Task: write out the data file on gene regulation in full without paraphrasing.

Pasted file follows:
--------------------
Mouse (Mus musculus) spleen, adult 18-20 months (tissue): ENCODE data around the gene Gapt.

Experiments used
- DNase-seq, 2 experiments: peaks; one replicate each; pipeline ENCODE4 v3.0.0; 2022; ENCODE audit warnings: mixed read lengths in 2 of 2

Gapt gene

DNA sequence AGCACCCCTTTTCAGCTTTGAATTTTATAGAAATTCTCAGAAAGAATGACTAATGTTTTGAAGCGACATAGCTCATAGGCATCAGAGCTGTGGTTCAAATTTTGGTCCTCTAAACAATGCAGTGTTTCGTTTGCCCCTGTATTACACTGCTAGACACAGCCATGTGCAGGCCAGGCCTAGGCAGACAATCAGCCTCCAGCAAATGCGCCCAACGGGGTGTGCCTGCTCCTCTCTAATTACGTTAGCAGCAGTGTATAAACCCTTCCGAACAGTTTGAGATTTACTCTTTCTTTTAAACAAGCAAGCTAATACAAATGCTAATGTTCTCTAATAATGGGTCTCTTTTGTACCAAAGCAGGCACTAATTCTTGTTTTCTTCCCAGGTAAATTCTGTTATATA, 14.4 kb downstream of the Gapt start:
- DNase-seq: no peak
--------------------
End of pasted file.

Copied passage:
Mouse (Mus musculus) spleen, adult 18-20 months (tissue): ENCODE data around the gene Gapt.

Experiments used
- DNase-seq, 2 experiments: peaks; one replicate each; pipeline ENCODE4 v3.0.0; 2022; ENCODE audit warnings: mixed read lengths in 2 of 2

Gapt gene

DNA sequence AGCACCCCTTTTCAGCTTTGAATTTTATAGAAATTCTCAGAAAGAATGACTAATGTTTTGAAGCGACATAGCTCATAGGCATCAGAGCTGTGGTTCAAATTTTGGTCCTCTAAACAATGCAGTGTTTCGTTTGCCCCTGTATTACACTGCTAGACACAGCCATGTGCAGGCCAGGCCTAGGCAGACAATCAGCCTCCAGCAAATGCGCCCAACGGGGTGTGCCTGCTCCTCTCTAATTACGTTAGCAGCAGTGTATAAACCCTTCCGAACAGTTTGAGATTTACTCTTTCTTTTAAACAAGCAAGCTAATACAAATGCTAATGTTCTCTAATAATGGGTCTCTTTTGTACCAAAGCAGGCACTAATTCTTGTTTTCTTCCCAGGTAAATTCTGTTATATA, 14.4 kb downstream of the Gapt start:
- DNase-seq: no peak